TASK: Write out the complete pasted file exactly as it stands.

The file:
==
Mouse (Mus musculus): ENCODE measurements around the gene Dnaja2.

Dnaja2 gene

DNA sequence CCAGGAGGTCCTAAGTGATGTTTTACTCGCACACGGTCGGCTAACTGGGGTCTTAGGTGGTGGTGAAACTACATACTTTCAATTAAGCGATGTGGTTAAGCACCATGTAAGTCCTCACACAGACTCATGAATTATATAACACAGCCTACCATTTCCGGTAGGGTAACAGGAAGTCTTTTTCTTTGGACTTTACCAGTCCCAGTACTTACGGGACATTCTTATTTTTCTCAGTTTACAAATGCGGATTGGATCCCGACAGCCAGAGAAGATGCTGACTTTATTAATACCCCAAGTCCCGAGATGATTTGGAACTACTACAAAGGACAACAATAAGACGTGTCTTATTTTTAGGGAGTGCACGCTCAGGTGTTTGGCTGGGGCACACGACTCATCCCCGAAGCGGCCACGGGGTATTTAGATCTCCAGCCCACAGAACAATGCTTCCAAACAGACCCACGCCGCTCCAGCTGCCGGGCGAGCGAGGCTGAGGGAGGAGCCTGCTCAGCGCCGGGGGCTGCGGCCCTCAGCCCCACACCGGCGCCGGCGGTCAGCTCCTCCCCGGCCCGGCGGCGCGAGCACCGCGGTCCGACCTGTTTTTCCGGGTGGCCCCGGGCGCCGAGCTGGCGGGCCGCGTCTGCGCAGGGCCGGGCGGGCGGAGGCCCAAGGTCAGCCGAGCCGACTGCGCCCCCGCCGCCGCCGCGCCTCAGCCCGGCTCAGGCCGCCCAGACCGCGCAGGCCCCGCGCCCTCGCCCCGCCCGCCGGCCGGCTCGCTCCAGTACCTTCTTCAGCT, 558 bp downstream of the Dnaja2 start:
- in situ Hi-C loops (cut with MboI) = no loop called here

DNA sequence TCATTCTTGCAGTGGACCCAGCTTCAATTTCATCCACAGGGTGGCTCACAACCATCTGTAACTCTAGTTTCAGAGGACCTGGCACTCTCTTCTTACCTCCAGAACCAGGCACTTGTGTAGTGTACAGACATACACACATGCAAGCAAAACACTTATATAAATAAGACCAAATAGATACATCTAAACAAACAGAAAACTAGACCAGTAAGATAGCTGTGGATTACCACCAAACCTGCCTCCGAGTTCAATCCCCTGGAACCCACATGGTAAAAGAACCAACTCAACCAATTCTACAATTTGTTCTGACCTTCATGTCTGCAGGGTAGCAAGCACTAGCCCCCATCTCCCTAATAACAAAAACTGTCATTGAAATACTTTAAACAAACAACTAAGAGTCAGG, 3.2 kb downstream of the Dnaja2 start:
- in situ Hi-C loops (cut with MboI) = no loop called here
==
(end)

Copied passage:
Mouse (Mus musculus): ENCODE measurements around the gene Dnaja2.

Dnaja2 gene

DNA sequence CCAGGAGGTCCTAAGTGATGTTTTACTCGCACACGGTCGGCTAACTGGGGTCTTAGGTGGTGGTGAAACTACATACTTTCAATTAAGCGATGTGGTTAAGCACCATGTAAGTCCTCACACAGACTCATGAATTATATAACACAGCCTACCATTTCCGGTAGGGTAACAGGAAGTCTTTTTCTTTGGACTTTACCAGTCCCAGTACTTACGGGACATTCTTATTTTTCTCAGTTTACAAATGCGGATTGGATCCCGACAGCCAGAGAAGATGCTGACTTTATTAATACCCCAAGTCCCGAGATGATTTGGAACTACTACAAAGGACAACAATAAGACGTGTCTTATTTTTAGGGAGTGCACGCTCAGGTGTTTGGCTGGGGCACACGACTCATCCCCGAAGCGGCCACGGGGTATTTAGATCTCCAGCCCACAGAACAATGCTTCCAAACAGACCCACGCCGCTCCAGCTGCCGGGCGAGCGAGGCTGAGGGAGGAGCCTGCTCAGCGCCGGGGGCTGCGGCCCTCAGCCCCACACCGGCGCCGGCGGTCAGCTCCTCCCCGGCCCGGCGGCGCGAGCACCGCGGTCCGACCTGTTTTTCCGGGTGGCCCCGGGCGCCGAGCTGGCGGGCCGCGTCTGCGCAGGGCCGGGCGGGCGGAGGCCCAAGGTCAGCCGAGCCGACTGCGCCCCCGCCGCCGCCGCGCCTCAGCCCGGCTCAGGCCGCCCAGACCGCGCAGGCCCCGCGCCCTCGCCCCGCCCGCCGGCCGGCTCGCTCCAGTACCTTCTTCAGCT, 558 bp downstream of the Dnaja2 start:
- in situ Hi-C loops (cut with MboI) = no loop called here

DNA sequence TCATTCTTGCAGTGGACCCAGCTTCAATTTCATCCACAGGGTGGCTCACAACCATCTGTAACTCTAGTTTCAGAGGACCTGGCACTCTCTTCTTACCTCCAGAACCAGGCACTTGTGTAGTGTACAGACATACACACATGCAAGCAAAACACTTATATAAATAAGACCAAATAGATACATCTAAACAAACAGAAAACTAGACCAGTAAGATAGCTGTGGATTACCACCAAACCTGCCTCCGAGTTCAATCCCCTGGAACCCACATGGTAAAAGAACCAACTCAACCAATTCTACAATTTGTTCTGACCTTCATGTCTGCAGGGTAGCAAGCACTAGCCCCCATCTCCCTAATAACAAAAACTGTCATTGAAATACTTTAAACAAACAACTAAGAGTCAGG, 3.2 kb downstream of the Dnaja2 start:
- in situ Hi-C loops (cut with MboI) = no loop called here